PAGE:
April 10, 2006

Dutch Christian floats idea of replica Noah’s Ark

By Reed Stevenson

SCHAGEN, Netherlands (Reuters) - It seems appropriate that
Johan Huibers is building a modern version of Noah's Ark in the
Netherlands, where two-thirds of the land would be under water
were it not for dikes and levees holding back the North Sea.

The 47-year-old Christian is pouring his time and energy
into recreating a ready-to-sail replica of the ship mentioned
in the Bible.

However, he is counting not on 40 days and 40 nights of
rain, but on floods of children -- and their parents with cash
in their wallets -- to visit the ship and learn about the
Christian faith.

Huibers, who said the idea of building the huge vessel came
to him in a dream 30 years ago, lamented that children were no
longer being taught the story of Noah's Ark.

In the Bible's book of Genesis, God, seeing that the
"wickedness of man was great in the earth" commanded Noah to
build an ark and stock it with pairs of animals so that Noah
and his family would survive a flood sent by God to destroy

"We will tell that story, we will fill a place that is
empty," said Huibers, who is painstakingly building the modern
version of the Ark out of cedar and pine.

"Make yourself an ark of gopher wood (possibly cypress);
make rooms in the ark, and cover it inside and out with pitch,"
God instructs Noah in the Bible. "This is how you are to make
it: the length of the ark 300 cubits, its breadth 50 cubits,
and its height 30 cubits."

Given that a cubit is the distance between the elbow and
the fingers, modern scholars say the biblical ark would have
had half the capacity of the Titanic, which sank off Canada on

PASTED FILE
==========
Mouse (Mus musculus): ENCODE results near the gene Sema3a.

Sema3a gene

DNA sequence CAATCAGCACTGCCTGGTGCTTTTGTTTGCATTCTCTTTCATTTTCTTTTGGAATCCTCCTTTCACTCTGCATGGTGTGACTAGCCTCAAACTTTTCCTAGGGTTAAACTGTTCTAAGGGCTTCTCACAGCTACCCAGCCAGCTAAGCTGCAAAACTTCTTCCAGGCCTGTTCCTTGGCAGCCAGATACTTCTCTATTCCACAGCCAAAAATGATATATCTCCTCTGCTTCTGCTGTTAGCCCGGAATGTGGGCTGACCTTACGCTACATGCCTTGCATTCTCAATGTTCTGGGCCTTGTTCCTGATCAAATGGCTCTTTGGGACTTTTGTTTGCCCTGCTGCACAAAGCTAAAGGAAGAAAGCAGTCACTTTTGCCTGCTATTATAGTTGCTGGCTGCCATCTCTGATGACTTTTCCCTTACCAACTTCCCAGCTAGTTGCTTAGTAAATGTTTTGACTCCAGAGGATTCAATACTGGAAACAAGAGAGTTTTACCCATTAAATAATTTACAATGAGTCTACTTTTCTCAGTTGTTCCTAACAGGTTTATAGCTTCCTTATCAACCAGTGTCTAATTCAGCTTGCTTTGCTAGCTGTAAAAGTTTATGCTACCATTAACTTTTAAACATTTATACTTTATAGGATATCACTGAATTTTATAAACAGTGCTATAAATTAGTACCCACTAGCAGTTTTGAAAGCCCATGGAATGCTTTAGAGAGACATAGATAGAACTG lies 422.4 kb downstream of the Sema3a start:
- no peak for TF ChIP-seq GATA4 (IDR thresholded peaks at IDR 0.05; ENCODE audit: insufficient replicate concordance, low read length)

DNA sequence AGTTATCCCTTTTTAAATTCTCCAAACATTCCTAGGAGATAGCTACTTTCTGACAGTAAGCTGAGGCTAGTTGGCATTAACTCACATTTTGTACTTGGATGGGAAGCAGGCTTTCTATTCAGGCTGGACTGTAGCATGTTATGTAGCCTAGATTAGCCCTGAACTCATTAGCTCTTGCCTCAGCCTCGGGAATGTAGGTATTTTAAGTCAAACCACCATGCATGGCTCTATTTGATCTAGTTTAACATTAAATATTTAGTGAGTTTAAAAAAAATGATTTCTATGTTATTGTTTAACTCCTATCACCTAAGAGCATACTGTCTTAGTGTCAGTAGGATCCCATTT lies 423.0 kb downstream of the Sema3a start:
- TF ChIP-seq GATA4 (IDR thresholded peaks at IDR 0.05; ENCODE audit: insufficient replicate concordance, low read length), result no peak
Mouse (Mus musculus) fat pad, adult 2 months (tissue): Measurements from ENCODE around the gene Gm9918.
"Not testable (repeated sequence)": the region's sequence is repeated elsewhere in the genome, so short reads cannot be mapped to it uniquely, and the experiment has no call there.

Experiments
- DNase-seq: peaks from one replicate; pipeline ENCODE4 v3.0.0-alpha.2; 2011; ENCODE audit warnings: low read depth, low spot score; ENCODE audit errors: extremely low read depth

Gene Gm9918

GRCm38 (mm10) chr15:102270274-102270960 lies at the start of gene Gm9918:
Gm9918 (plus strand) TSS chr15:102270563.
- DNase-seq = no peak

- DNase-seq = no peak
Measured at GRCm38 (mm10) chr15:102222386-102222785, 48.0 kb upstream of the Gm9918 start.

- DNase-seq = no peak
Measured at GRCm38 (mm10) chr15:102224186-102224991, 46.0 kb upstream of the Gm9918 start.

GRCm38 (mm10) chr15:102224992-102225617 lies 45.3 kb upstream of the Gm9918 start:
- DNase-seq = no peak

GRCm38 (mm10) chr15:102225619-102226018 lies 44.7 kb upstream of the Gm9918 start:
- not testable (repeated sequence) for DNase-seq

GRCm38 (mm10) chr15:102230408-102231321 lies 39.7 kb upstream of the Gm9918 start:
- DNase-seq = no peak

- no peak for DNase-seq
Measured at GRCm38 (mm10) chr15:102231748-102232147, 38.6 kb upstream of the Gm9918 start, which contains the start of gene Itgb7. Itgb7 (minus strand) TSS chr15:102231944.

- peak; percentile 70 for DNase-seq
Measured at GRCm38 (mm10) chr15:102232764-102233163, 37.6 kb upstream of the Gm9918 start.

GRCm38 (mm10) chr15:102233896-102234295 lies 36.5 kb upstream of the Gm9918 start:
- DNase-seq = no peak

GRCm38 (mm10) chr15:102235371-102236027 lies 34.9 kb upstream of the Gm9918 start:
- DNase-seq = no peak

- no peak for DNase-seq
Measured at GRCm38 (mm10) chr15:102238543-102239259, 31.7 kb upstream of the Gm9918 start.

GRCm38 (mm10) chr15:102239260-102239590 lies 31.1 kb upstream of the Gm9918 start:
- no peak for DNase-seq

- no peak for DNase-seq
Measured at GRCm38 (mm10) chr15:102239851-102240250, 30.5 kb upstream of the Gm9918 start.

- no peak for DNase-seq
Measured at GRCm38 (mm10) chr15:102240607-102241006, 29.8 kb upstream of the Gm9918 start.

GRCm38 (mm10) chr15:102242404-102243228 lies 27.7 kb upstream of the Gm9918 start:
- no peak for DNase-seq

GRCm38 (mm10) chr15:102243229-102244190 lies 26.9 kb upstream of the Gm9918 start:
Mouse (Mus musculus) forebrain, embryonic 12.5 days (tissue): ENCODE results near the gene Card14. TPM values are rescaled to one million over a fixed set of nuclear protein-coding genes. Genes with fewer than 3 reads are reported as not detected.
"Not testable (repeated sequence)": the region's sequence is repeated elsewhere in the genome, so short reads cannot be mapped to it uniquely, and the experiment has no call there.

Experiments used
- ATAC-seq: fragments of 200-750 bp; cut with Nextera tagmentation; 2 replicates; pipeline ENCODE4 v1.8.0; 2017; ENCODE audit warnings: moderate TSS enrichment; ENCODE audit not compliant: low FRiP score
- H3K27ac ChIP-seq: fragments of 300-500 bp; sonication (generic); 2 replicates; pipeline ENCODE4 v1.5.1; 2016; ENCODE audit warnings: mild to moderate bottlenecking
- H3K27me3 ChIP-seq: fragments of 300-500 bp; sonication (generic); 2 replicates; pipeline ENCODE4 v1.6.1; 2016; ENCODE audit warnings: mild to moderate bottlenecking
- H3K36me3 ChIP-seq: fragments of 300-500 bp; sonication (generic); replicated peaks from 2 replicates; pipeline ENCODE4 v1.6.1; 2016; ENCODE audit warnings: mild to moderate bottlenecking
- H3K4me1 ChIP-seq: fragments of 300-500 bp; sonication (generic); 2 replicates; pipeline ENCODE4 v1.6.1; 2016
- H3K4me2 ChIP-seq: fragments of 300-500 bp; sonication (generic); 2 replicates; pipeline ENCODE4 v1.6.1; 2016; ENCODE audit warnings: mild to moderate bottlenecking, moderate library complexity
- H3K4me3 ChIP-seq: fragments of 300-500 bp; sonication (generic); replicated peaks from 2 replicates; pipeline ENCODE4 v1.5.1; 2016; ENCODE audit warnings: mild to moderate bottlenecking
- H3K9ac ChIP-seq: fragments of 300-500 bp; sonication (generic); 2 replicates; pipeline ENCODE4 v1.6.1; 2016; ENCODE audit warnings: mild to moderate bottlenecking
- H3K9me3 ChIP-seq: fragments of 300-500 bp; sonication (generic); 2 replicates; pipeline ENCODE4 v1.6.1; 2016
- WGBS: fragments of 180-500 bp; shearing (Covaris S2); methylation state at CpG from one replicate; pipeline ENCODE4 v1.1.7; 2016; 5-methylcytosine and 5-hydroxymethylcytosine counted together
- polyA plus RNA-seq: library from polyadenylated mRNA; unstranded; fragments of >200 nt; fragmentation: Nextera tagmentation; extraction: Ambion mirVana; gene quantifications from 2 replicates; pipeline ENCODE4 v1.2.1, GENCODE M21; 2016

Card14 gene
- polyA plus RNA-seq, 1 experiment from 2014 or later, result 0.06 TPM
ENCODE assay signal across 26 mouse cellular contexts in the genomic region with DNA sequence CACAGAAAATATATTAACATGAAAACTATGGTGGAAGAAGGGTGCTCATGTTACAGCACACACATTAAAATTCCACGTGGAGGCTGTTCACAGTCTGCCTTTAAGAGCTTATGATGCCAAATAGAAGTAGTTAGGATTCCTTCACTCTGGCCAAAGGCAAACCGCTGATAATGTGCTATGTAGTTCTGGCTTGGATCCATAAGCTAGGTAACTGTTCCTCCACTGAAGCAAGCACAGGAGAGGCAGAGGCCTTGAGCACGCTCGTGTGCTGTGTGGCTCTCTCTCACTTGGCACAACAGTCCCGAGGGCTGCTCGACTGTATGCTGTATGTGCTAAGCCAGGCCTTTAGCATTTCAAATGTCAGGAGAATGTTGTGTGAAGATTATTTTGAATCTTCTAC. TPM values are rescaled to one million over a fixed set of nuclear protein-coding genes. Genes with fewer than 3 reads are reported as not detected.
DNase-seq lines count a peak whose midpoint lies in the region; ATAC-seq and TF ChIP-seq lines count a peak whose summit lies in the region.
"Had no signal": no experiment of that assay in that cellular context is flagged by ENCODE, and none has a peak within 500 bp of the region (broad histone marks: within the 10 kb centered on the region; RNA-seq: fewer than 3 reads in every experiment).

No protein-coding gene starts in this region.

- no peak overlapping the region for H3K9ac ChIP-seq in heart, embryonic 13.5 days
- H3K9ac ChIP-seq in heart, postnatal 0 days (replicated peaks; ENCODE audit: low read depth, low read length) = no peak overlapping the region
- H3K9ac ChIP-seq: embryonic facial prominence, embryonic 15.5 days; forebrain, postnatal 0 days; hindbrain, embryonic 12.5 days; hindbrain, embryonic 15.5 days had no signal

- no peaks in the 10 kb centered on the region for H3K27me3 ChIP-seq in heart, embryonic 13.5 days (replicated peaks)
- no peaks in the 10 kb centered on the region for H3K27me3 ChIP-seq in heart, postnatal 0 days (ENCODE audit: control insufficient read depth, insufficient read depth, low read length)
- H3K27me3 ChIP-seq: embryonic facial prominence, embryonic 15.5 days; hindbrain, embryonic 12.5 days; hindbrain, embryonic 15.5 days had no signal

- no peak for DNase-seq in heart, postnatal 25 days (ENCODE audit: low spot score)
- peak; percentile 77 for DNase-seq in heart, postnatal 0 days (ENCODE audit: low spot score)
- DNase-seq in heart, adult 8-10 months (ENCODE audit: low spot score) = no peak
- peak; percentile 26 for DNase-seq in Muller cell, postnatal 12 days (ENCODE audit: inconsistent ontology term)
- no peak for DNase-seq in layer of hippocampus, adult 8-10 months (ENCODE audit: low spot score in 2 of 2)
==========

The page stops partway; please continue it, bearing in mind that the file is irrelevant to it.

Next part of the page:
its maiden voyage in 1912 with the loss of more than 1,500

Huiber's ark is more modest, about a fifth of the size of
the biblical vessel and actually a 50-meter (164-feet) long,
13-meter (43-feet) high structure built on top of a steel
barge, although it has the familiar shape and side door of the
ark as depicted in many biblical illustrations.

Huibers began building the ship, docked at a small harbor
50 km (31 miles) north of Amsterdam, three months ago with help
from friends and his 17-year-old son and expects to spend 1
million euros ($1.2 million) on it, mainly from bank loans.


Huiber's plan is to launch the ark in September and sail it
through the canals and waterways that crisscross the
Netherlands so that visitors can see it in their own towns.

After entering the ark's cavernous interior through the
side door, children can see animals housed in stables and a
petting zoo, play in a separate petting zoo and witness a
re-enactment of the flood in a diorama to be created in the
ship's hull.

For the adults there will be a restaurant and, naturally, a
gift shop.

The story of Noah's Ark continues to capture the
imagination of the faithful and adventurous, with expeditions
every few years to try to find traces of the ark on Mount
Ararat, where the Bible said it came to rest, or evidence of a
great flood.

In 2001, U.S. geologist Robert Ballard, who discovered the
wreck of the Titanic at the bottom of the Atlantic in 1985,
headed a joint U.S.-Bulgarian expedition which combed the Black
Sea for traces of a society living there before the Great

There was talk at the time that Bulgarian entrepreneurs
wanted to build a replica of Noah's Ark to lure tourists.

Asked if he feared another biblical flood, Huibers said he
expected more like the one that ravaged New Orleans after
Hurricane Katrina but noted that in the Bible, God promised
Noah never to send another flood to destroy mankind.

"I want to tell people that there is a God and that he is
there," Huibers said.